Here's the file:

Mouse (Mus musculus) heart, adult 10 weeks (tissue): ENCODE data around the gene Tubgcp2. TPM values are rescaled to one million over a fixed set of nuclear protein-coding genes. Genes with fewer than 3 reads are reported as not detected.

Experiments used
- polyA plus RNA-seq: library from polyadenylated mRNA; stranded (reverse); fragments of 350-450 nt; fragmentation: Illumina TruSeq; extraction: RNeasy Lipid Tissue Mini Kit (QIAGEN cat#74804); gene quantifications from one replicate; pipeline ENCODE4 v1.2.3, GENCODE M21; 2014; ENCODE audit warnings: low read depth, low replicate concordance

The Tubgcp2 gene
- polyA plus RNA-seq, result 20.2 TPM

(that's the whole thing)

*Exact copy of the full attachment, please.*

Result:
Mouse (Mus musculus) heart, adult 10 weeks (tissue): ENCODE data around the gene Tubgcp2. TPM values are rescaled to one million over a fixed set of nuclear protein-coding genes. Genes with fewer than 3 reads are reported as not detected.

Experiments used
- polyA plus RNA-seq: library from polyadenylated mRNA; stranded (reverse); fragments of 350-450 nt; fragmentation: Illumina TruSeq; extraction: RNeasy Lipid Tissue Mini Kit (QIAGEN cat#74804); gene quantifications from one replicate; pipeline ENCODE4 v1.2.3, GENCODE M21; 2014; ENCODE audit warnings: low read depth, low replicate concordance

The Tubgcp2 gene
- polyA plus RNA-seq, result 20.2 TPM